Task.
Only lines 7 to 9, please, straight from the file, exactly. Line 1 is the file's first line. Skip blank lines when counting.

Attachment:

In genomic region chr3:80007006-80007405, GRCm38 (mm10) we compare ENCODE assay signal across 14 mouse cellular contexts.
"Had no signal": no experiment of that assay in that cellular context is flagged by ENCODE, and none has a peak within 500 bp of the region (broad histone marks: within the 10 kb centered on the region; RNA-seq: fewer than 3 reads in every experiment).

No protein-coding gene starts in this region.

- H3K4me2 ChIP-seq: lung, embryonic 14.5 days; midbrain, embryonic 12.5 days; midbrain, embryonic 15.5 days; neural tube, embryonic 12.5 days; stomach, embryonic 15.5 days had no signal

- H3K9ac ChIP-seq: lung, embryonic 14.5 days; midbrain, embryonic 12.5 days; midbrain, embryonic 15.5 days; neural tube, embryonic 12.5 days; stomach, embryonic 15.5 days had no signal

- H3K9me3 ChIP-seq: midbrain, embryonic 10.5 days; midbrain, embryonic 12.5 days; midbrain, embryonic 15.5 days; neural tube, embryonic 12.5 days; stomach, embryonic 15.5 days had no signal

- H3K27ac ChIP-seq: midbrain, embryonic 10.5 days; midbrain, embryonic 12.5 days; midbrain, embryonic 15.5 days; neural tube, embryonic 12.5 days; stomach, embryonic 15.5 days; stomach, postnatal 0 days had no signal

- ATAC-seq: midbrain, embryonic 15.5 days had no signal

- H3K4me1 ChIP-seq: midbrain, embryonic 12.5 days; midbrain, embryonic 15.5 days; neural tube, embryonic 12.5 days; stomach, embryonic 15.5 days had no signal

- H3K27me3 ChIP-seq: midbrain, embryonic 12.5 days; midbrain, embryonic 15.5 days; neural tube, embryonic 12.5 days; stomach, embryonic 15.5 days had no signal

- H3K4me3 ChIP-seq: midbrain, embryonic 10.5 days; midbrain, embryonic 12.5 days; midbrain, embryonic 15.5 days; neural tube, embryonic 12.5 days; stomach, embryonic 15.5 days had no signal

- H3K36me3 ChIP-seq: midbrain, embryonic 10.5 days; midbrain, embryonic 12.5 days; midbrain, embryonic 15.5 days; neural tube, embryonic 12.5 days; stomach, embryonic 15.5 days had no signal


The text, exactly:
- H3K27ac ChIP-seq: midbrain, embryonic 10.5 days; midbrain, embryonic 12.5 days; midbrain, embryonic 15.5 days; neural tube, embryonic 12.5 days; stomach, embryonic 15.5 days; stomach, postnatal 0 days had no signal

- ATAC-seq: midbrain, embryonic 15.5 days had no signal

- H3K4me1 ChIP-seq: midbrain, embryonic 12.5 days; midbrain, embryonic 15.5 days; neural tube, embryonic 12.5 days; stomach, embryonic 15.5 days had no signal